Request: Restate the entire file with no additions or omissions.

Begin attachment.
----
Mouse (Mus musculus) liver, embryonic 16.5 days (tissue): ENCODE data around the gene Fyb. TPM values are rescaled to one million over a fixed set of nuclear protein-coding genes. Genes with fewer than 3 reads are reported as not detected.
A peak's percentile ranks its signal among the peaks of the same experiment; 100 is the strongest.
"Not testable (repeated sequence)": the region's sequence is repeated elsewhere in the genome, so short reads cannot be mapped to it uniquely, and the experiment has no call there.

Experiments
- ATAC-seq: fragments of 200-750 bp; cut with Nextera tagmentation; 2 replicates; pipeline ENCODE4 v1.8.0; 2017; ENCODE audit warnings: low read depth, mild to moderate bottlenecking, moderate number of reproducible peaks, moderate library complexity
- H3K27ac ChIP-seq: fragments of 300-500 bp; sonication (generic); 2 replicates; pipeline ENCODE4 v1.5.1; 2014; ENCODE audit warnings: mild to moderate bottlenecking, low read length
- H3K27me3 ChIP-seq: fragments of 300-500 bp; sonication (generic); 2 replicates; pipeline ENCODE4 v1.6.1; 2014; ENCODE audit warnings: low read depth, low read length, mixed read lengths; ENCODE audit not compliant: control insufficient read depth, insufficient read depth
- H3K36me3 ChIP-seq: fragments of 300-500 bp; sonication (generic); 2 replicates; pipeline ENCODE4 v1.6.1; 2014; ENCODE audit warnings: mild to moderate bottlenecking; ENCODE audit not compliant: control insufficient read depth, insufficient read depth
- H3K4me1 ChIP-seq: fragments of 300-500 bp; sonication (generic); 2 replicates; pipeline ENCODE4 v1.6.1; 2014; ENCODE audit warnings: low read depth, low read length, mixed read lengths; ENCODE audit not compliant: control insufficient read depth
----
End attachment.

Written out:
Mouse (Mus musculus) liver, embryonic 16.5 days (tissue): ENCODE data around the gene Fyb. TPM values are rescaled to one million over a fixed set of nuclear protein-coding genes. Genes with fewer than 3 reads are reported as not detected.
A peak's percentile ranks its signal among the peaks of the same experiment; 100 is the strongest.
"Not testable (repeated sequence)": the region's sequence is repeated elsewhere in the genome, so short reads cannot be mapped to it uniquely, and the experiment has no call there.

Experiments
- ATAC-seq: fragments of 200-750 bp; cut with Nextera tagmentation; 2 replicates; pipeline ENCODE4 v1.8.0; 2017; ENCODE audit warnings: low read depth, mild to moderate bottlenecking, moderate number of reproducible peaks, moderate library complexity
- H3K27ac ChIP-seq: fragments of 300-500 bp; sonication (generic); 2 replicates; pipeline ENCODE4 v1.5.1; 2014; ENCODE audit warnings: mild to moderate bottlenecking, low read length
- H3K27me3 ChIP-seq: fragments of 300-500 bp; sonication (generic); 2 replicates; pipeline ENCODE4 v1.6.1; 2014; ENCODE audit warnings: low read depth, low read length, mixed read lengths; ENCODE audit not compliant: control insufficient read depth, insufficient read depth
- H3K36me3 ChIP-seq: fragments of 300-500 bp; sonication (generic); 2 replicates; pipeline ENCODE4 v1.6.1; 2014; ENCODE audit warnings: mild to moderate bottlenecking; ENCODE audit not compliant: control insufficient read depth, insufficient read depth
- H3K4me1 ChIP-seq: fragments of 300-500 bp; sonication (generic); 2 replicates; pipeline ENCODE4 v1.6.1; 2014; ENCODE audit warnings: low read depth, low read length, mixed read lengths; ENCODE audit not compliant: control insufficient read depth